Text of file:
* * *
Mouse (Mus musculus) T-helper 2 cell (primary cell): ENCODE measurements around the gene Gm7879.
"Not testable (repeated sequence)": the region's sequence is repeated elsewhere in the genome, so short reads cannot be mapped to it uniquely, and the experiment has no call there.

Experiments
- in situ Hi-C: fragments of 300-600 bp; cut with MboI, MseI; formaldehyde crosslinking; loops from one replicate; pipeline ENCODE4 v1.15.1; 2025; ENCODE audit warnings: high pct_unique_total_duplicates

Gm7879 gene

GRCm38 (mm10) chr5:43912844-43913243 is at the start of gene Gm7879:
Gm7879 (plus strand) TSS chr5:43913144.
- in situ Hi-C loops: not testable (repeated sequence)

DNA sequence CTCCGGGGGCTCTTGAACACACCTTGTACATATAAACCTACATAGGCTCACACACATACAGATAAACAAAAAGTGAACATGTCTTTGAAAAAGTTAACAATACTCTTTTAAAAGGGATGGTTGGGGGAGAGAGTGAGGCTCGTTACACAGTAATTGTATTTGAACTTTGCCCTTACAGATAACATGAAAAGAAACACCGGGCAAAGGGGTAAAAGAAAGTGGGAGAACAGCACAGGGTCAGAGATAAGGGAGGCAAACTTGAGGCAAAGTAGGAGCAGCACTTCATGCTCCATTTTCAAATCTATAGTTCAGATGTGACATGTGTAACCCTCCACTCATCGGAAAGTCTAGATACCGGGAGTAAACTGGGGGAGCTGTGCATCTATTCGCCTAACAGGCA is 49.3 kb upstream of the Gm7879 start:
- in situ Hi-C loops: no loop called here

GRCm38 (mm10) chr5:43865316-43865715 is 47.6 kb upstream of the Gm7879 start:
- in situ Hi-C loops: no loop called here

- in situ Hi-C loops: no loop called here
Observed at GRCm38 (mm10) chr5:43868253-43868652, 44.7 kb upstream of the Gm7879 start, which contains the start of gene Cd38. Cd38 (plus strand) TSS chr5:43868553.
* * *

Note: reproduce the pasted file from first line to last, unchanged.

Mouse (Mus musculus) T-helper 2 cell (primary cell): ENCODE measurements around the gene Gm7879.
"Not testable (repeated sequence)": the region's sequence is repeated elsewhere in the genome, so short reads cannot be mapped to it uniquely, and the experiment has no call there.

Experiments
- in situ Hi-C: fragments of 300-600 bp; cut with MboI, MseI; formaldehyde crosslinking; loops from one replicate; pipeline ENCODE4 v1.15.1; 2025; ENCODE audit warnings: high pct_unique_total_duplicates

Gm7879 gene

GRCm38 (mm10) chr5:43912844-43913243 is at the start of gene Gm7879:
Gm7879 (plus strand) TSS chr5:43913144.
- in situ Hi-C loops: not testable (repeated sequence)

DNA sequence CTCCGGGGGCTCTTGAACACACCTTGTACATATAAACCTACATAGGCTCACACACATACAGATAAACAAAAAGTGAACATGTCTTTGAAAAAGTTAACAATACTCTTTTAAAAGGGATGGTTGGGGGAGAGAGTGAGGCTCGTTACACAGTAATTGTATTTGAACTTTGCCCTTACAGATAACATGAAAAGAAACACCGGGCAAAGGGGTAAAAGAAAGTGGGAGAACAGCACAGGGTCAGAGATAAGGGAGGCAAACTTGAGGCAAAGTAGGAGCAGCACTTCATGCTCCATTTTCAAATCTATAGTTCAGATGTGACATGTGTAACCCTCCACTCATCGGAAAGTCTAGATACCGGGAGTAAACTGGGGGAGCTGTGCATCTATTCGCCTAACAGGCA is 49.3 kb upstream of the Gm7879 start:
- in situ Hi-C loops: no loop called here

GRCm38 (mm10) chr5:43865316-43865715 is 47.6 kb upstream of the Gm7879 start:
- in situ Hi-C loops: no loop called here

- in situ Hi-C loops: no loop called here
Observed at GRCm38 (mm10) chr5:43868253-43868652, 44.7 kb upstream of the Gm7879 start, which contains the start of gene Cd38. Cd38 (plus strand) TSS chr5:43868553.